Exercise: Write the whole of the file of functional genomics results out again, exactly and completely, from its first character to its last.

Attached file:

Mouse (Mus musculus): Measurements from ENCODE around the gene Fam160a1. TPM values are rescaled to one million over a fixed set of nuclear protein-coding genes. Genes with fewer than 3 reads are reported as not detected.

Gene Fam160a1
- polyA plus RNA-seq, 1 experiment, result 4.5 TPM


Mouse (Mus musculus): Measurements from ENCODE around the gene Fam160a1. TPM values are rescaled to one million over a fixed set of nuclear protein-coding genes. Genes with fewer than 3 reads are reported as not detected.

Gene Fam160a1
- polyA plus RNA-seq, 1 experiment, result 4.5 TPM